Kataoka Nizaemon VII (片岡仁左衛門) in the role of Matsunaga Daizen (松永大膳) in the play <i>Gion Sairei Shinkōki</i> [祇園祭礼信仰記 - <i>The Gion Festival Chronicle of Faith</i>]

Utagawa Kunihiro (歌川国広) (artist )

Kataoka Nizaemon VII (片岡仁左衛門) in the role of Matsunaga Daizen (松永大膳) in the play Gion Sairei Shinkōki [祇園祭礼信仰記 - The Gion Festival Chronicle of Faith]

Print


1816
10.25 in x 14.875 in (Overall dimensions) Japanese woodblock print

Signed: Kunihiro ga (国廣画)
Publisher: Wataki Kihei
Lyon Collection - a related Ashisato diptych
Lyon Collection - a ca. 1848-49 Kuniyoshi warrior print of Matsunaga Daizen

This print commemorates a performance at the Kado Theater in the fifth month of 1816.

Gion Sairei Shinkōki was an extremely long play written originally for the puppet theater. It was first staged in 12/1757 in Osaka. There were four authors of whom we know little. In 1758 the first kabuki production appeared in Kyoto. "The play is set in the second half of the sixteenth century, a time of civil war in Japan, when numerous provincial lords vied to seize control of the country."

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The historical Matsunaga Daizen

Elena Varshavskaya in her endnotes to Heroes of the grand pacification: Kuniyoshi's Taiheiki eiyū den on page 168 gave a great summary of the life of the historical Matsunaga Daizen:

Originally from a merchant family in Nishinooka in Kyoto, he was in the service of Miyoshi Chōkei... a powerful and influential feudal lord. When Chōkei entered Kyoto in 1549, Hisahide first became a noticeable figure. In 1560 he built a castle on Mt. Shigi from where he governed the provinces of Yamato and Kawachi. Hisahide was steadily destroying the Miyoshi clan which he served. In 1563 he poisoned Miyoshi Yoshioki... Chōkei's son, and made Miyoshi Yoshitsugu... Chōkei's nephew and adopted son, proclaim him, Matsunaga Hisahide, the heir to the house. Two years after that, in 1565, the shogun Ashikaga Yoshteru refused to appoint Hisahide to the position previously held by Chōkei, who died one year earlier. Then Hisahide attacked the shogun's palace Nijo, and the shogun had to take his own life... In the course of the military conflict in Nara in 1568, Matsunaga Hisahide burnt Daibutsuden, the major temple in the Buddhist center of Tōdaiji. Next year, he surrendered to Oda Nobunaga, who made him shugo - a military protector - of Yamato province. After that he fought against Asakura Yoshikage and attacked Ishiyama Honganji... Sometime later together with Miyoshi Yoshitsugu he started a rebellion against Nobunaga. Defeated by Nobunga, he left his associate and thus contributed to the fall of the Miyoshi family. In 1577, Hisahide was contemplating a new rebellion. That time Nobunaga sent his son Nobutada and a vassal Tsutsui Junkei... to besiege Hisahide in his castle on Mt. Shigi. The castle was burnt and Matsunaga Hisahide committed suicide. While Kuniyoshi portrays Hisahide ready to commit seppuku. according to the Shigi castle history his death happened otherwise. Not wishing his head as well as his famous teakettle Hiragumo... to fall to Nobunaga's hands, he tied the kettle to his neck, went up the castle tower, set fire to gunpowder and blew himself up.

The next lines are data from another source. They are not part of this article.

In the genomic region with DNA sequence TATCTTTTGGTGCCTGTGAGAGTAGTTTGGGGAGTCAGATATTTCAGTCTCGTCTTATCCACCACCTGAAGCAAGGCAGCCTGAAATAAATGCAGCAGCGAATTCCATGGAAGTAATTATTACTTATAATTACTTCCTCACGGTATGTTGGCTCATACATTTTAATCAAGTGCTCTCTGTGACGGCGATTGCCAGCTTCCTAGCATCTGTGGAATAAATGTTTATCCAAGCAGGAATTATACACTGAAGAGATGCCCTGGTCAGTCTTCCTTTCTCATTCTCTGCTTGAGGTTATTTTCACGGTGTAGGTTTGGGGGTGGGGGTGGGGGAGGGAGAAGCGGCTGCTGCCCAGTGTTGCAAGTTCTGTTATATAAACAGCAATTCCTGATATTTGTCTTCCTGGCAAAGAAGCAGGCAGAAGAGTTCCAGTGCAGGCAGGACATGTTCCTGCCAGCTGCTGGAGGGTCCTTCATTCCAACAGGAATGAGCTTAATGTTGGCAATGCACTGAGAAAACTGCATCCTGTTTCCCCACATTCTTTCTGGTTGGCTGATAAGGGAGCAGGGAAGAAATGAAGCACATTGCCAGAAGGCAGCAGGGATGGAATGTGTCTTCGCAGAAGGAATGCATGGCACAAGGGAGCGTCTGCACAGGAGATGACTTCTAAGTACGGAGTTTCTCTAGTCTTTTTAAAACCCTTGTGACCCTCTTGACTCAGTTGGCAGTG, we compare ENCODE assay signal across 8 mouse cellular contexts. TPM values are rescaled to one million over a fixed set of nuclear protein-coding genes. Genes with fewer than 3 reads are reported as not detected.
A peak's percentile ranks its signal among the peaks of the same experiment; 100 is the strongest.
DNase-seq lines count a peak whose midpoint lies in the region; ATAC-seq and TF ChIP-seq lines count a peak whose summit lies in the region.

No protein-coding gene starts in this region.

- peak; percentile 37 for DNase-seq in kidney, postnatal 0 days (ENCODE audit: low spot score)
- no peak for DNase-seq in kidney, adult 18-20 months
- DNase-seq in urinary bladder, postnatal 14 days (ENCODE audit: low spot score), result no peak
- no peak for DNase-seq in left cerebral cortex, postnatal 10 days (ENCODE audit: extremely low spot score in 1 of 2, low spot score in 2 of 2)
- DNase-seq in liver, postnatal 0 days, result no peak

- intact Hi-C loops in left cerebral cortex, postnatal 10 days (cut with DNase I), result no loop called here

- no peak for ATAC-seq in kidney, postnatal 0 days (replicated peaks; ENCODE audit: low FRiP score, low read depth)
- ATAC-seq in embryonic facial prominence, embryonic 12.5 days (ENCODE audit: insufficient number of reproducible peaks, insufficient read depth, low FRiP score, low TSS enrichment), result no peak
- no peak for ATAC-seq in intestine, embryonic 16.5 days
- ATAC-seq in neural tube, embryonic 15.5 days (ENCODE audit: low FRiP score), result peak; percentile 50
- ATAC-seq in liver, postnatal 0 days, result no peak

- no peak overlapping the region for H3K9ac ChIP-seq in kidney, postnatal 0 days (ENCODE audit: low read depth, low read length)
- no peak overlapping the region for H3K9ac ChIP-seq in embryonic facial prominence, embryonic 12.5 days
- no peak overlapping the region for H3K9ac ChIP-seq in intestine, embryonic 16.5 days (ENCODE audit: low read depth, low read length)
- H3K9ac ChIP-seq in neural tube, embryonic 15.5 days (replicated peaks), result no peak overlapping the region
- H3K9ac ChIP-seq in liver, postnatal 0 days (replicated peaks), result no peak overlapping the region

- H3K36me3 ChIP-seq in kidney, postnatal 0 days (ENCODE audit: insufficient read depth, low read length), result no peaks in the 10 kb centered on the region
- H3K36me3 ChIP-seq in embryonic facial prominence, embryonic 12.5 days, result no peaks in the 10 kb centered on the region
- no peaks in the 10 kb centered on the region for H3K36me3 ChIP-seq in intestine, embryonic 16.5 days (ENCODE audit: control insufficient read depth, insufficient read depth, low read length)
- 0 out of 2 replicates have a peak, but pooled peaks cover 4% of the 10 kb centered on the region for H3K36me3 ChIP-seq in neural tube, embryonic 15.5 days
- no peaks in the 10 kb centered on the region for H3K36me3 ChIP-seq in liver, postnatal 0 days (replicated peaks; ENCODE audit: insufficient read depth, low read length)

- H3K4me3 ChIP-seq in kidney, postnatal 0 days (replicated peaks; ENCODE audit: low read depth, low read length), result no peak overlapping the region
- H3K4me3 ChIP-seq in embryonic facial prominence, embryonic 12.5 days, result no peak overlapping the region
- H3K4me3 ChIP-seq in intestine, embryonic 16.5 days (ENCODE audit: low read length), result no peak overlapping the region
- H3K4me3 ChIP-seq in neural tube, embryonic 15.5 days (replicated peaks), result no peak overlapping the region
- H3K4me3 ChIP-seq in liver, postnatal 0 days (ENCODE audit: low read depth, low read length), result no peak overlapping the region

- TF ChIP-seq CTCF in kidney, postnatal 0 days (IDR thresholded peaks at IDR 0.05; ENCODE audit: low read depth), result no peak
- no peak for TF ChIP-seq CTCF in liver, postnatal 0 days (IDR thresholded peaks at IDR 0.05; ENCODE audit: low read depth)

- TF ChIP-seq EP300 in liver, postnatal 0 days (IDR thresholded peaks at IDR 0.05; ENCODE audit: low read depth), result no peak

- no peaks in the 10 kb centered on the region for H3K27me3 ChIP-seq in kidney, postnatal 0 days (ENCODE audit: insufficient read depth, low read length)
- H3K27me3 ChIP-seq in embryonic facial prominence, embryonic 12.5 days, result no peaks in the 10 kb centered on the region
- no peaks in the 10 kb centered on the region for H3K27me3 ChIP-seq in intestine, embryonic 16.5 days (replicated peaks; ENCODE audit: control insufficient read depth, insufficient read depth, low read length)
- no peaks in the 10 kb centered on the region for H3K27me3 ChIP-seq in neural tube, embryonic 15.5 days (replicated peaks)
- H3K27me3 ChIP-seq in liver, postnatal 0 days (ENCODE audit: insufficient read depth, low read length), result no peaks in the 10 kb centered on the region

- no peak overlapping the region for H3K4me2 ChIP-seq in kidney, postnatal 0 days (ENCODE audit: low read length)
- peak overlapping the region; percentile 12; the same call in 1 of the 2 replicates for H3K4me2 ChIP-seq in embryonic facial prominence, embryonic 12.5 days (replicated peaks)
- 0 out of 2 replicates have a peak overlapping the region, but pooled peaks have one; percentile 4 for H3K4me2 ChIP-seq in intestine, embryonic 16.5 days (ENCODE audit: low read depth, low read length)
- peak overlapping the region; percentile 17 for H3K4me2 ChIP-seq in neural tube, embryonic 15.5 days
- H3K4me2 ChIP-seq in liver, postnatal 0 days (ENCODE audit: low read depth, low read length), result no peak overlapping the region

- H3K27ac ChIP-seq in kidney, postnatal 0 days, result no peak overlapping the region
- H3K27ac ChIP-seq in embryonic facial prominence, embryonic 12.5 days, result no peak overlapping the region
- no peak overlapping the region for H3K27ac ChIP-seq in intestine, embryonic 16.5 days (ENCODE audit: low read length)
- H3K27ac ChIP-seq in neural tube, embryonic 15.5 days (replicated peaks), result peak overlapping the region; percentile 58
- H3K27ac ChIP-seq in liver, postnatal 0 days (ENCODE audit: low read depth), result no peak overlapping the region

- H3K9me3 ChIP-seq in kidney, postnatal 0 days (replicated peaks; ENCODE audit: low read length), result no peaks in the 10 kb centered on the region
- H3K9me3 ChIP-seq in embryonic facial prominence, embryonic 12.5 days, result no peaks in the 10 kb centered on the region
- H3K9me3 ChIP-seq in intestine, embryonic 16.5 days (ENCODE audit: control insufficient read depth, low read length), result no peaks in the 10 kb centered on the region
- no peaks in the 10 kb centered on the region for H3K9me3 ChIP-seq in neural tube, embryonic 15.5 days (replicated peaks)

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If, as we believe, this print dates from 1816 then that would be the first year that Kunihiro appeared in the marketplace as an artist.
Kataoka Nizaemon VII (七代目片岡仁左衛門: 2/1788 to 3/1837) (actor)
actor prints (yakusha-e - 役者絵) (genre)
Kyōto-Osaka prints (kamigata-e - 上方絵) (genre)
Wataya Kihei (綿屋喜兵衛) (publisher)
Gion Sairei Shinkōki (祇園祭礼信仰記) (author)